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Rural-to-Urban Transitions and the Peri-Urban Interface: Identifying, Mapping, and Understanding Peri-Urban Areas in India and Pakistan

 

In much of South and Southeast Asia, rapid economic growth has created strong pressure to convert agricultural land to industrial, residential, or commercial use, including infrastructure development, tourism, and speculation. Much of this land-use change is occurring around Asia's cities, in areas that are described as "peri-urban."

1203 Agriculture and construction overlap at edges of Asian citiesIt is estimated that Asia's peri-urban populations will increase by approximately 200 million over the next 25 years, accounting for 40 percent of urban population growth. Because most large manufacturing enterprises now locate in peri-urban areas, these regions will also continue to attract much, if not most, of the foreign direct investment flowing into the region, along with considerable domestic investment.

Peri-urban areas face unique problems, such as intense pressure on resources, expansion of slums, lack of adequate services such as water and sanitation, and degradation of adjacent farmland. Governance and management of peri-urban areas are often neglected by both rural and urban administrators. These areas may lie beyond urban administrative boundaries, or city administrators may simply lack the human and financial resources to upgrade infrastructure and develop appropriate plans and procedures.

The East-West Center is conducting a two-year research project on peri-urban areas in India and Pakistan, with funding from the U.S. Department of State. In these two countries, peri-urban areas occupy large portions of the landscape, are home to tens of millions of people, and face serious environmental and human-health problems that are often neglected by both rural and urban administrations. The East-West Center's project involves collaborative study to collect and integrate socioeconomic and ecological data from censuses and surveys with information on land cover, water resources, and infrastructure from remotely sensed images and thematic maps. Data will be analyzed to assess and compare environmental and human-health issues and related governance challenges in selected rural, urban, and peri-urban areas.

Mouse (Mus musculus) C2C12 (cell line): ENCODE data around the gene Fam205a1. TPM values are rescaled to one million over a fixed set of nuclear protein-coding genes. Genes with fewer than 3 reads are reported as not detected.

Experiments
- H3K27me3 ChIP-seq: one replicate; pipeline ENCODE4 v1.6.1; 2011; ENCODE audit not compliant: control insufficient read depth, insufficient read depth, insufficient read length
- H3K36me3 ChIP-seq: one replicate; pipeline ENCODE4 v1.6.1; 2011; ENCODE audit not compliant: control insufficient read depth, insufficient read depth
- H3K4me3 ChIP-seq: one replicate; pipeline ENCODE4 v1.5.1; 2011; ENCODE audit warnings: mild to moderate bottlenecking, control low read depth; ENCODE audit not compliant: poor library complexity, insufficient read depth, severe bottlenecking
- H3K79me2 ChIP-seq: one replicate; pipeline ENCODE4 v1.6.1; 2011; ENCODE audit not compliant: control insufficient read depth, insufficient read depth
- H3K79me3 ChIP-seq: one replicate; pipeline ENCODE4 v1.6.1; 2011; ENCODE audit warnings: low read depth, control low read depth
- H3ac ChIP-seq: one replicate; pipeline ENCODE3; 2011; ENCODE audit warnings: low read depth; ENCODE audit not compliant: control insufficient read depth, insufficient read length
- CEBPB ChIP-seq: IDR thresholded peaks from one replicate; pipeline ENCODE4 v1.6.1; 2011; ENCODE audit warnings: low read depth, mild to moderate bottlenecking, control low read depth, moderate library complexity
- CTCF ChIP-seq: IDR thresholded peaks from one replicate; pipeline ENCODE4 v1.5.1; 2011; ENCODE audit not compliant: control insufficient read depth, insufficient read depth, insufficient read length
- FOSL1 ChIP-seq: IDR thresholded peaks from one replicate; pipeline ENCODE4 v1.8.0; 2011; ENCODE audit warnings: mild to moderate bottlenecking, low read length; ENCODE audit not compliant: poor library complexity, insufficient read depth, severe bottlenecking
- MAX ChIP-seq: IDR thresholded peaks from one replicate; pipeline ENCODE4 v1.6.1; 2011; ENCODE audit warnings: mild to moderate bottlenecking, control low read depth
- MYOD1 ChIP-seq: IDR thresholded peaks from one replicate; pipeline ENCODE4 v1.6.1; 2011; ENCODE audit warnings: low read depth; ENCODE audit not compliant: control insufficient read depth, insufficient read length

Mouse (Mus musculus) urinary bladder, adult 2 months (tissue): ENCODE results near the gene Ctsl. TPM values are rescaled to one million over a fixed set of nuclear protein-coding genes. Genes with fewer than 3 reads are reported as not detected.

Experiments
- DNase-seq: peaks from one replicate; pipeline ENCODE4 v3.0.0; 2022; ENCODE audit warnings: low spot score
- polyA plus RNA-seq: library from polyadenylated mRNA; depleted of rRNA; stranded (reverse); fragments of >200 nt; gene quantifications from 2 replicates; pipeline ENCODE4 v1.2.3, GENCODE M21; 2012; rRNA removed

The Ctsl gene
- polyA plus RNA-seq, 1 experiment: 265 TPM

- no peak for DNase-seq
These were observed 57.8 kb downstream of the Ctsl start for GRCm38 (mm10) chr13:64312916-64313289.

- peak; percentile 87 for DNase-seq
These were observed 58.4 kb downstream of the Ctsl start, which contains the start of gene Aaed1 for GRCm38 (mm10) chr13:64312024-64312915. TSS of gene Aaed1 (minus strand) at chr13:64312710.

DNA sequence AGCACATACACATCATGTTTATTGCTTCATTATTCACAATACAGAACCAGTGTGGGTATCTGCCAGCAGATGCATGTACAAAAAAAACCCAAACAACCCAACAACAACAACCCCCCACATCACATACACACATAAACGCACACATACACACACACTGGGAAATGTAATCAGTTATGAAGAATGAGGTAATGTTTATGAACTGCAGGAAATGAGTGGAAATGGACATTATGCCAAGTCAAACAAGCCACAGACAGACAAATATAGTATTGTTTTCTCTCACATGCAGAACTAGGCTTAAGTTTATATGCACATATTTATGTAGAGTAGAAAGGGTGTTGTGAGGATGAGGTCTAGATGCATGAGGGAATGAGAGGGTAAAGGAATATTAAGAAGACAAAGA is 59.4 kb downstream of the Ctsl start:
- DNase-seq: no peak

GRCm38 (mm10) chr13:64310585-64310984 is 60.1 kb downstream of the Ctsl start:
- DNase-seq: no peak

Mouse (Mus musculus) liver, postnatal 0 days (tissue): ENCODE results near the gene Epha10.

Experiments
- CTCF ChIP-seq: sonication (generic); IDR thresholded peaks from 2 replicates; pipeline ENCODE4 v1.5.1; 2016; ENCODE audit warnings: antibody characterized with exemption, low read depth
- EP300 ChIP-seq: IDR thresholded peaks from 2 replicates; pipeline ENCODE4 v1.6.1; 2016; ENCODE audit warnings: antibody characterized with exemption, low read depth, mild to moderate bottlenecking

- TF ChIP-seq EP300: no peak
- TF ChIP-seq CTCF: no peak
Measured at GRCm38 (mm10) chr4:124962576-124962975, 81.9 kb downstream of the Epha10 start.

This project brings together experts, scholars, and promising young students and professionals from India and Pakistan. Lead institutions in the region are the South Asia Consortium for Interdisciplinary Water Resources Studies in Hyderabad, India, and the Sustainable Development Policy Institute in Islamabad, Pakistan.

Participants will develop mutual interests and relationships based on a shared exploration of the challenges and impacts of rural-to-urban transitions and peri-urban interfaces in the South Asia region. Objectives are to:

  • Establish a mutually agreed-upon program of research to promote substantive and extended dialogue between Indian and Pakistani participants
  • Work collaboratively to integrate and analyze data showing rural, urban, and peri-urban characteristics of selected study areas
  • Explore and contrast potential environmental, health, and governance issues among selected rural, urban, and peri-urban areas within each country and between the two countries
  • Jointly disseminate project results within and between countries

Collaborating scholars

  • Sumeet Saksena (Principal Investigator), Fellow, East-West Center
  • G. Shabbir Cheema (Co-Principal Investigator), Senior Fellow, East-West Center
  • Jefferson Fox (Co-Principal Investigator), Senior Fellow, East-West Center
  • Anjal Prakash, South Asia Consortium for Interdisciplinary Water Resources Studies, Hyderabad, India
  • Abid Suleri, Sustainable Development Policy Institute, Islamabad, Pakistan

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